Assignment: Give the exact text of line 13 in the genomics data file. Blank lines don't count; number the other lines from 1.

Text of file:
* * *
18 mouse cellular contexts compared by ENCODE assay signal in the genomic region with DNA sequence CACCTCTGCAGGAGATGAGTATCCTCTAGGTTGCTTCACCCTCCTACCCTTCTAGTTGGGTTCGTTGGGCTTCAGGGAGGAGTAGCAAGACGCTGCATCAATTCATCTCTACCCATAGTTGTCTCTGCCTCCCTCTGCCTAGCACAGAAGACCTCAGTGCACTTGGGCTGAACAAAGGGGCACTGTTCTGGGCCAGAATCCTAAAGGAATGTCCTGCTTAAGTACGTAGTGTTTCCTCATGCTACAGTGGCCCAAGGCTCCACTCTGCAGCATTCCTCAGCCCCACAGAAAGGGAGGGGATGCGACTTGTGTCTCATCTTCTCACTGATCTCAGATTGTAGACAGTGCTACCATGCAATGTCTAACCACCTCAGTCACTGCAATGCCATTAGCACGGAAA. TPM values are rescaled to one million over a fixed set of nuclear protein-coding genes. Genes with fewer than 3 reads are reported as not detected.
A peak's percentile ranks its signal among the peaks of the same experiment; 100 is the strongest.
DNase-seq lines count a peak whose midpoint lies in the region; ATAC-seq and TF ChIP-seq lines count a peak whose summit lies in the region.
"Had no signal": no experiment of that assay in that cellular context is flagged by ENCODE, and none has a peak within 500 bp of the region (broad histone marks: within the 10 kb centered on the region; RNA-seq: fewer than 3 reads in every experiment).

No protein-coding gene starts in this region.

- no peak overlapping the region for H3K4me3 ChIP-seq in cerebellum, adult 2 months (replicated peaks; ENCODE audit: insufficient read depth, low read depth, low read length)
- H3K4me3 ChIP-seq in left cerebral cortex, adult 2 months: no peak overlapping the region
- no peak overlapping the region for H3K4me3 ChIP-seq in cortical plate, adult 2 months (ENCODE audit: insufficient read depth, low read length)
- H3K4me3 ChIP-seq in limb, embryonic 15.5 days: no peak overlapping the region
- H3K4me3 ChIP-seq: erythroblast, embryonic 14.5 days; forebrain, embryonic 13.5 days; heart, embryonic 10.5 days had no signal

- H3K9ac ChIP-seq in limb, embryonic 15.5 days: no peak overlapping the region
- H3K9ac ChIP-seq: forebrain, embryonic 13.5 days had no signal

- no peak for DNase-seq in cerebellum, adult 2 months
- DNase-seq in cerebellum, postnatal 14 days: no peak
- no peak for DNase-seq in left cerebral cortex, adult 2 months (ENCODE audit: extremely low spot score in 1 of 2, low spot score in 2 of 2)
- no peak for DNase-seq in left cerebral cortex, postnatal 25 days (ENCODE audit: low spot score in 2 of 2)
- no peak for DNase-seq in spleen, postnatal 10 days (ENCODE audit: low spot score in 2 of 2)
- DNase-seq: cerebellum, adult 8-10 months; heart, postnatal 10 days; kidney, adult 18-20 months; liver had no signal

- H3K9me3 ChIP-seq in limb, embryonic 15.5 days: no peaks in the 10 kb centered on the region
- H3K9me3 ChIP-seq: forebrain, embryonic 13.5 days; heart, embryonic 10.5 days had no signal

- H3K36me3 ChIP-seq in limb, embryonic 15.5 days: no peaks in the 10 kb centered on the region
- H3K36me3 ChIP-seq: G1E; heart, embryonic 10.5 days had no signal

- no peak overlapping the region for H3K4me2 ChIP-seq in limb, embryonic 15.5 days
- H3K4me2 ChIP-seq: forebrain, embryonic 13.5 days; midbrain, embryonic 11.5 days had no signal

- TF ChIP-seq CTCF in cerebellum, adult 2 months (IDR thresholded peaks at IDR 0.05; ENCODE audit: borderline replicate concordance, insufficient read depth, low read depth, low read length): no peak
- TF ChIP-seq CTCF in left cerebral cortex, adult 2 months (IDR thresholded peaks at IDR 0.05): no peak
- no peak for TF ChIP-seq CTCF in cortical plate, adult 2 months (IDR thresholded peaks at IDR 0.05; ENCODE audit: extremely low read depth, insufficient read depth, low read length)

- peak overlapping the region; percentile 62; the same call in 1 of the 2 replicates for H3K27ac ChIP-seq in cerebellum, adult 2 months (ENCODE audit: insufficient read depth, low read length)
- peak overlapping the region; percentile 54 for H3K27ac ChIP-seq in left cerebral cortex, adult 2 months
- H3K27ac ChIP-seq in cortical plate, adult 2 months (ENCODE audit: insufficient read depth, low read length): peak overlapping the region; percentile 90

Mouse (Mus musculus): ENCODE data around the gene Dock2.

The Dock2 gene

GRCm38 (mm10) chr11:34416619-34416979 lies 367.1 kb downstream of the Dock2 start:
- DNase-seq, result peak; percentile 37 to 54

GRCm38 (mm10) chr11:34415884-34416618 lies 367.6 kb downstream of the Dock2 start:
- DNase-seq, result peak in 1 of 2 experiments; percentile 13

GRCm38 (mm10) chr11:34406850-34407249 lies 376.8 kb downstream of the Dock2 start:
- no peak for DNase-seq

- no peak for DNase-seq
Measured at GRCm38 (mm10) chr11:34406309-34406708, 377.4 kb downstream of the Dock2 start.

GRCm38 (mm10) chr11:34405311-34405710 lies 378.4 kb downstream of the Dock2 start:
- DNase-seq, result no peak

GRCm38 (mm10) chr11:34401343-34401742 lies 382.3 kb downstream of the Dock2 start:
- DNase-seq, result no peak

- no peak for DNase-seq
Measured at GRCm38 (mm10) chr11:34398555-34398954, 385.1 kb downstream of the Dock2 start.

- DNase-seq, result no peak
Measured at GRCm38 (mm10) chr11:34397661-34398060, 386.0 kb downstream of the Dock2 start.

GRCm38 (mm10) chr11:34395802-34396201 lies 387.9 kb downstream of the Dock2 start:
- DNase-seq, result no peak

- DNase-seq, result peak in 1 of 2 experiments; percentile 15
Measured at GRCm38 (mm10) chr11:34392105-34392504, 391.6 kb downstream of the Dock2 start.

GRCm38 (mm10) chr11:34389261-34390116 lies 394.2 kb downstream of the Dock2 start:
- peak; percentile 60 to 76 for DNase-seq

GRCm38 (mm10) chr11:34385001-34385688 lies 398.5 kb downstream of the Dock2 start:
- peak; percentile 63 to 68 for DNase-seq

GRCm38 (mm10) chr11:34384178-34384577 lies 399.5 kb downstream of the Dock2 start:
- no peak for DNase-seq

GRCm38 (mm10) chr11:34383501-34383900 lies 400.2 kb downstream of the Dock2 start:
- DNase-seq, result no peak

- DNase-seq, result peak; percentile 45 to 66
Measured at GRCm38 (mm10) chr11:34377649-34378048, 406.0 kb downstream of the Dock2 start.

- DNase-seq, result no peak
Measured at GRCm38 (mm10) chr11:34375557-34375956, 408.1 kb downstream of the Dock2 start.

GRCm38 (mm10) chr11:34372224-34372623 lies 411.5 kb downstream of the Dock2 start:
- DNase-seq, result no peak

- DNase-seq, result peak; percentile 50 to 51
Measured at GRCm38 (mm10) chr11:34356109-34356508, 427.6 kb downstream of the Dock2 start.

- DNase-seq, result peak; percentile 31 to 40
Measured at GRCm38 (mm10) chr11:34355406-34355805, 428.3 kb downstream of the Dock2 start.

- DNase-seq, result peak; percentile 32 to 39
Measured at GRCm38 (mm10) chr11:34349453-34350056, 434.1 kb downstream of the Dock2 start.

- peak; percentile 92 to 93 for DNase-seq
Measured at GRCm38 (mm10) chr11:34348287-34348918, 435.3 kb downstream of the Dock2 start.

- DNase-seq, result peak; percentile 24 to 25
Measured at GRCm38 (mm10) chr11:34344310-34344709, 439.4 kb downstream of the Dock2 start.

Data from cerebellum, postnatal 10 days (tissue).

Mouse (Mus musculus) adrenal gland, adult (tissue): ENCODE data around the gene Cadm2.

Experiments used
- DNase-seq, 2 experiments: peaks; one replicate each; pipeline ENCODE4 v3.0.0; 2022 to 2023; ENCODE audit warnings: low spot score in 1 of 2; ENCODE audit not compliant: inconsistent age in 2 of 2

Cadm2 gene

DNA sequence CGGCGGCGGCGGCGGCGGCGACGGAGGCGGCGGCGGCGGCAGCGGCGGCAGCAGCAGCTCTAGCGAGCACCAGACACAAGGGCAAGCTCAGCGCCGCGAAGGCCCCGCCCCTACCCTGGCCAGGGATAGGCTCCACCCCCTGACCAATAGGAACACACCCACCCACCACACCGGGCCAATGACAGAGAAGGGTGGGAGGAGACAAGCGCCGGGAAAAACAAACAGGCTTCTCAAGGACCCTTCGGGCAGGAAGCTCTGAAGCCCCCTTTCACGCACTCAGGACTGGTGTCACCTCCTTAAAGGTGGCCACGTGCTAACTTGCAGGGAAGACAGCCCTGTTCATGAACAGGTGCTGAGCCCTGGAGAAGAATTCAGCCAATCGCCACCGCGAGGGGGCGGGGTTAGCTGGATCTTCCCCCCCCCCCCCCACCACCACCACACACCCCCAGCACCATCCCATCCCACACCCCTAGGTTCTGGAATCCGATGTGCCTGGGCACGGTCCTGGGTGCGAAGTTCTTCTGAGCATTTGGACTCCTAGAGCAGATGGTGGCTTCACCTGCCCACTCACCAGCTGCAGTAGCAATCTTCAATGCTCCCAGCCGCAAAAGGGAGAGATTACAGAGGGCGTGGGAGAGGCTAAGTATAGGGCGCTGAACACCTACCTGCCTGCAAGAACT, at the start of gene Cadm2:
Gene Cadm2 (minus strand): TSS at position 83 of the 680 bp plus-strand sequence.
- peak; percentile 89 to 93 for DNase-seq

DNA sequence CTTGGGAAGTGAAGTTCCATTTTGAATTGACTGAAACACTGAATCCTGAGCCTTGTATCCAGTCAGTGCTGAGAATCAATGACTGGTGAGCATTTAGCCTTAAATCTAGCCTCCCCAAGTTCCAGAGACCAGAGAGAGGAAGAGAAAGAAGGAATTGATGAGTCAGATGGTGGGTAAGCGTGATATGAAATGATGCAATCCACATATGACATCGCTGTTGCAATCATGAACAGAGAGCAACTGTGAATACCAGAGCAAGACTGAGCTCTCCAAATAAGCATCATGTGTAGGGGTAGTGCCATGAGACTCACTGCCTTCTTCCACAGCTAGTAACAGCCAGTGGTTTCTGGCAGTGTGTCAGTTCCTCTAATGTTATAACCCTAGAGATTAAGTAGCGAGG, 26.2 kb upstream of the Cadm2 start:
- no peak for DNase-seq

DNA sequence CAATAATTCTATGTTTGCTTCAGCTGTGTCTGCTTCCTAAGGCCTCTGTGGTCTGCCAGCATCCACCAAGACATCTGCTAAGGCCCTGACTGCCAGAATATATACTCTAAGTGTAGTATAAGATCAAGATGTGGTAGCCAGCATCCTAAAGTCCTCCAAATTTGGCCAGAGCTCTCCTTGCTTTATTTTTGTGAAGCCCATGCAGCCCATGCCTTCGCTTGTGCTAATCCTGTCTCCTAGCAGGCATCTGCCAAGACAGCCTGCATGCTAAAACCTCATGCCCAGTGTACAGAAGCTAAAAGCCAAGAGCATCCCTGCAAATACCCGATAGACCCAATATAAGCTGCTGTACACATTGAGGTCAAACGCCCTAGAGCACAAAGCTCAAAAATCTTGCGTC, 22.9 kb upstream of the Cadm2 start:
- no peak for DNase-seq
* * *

- no peak for DNase-seq in cerebellum, adult 2 months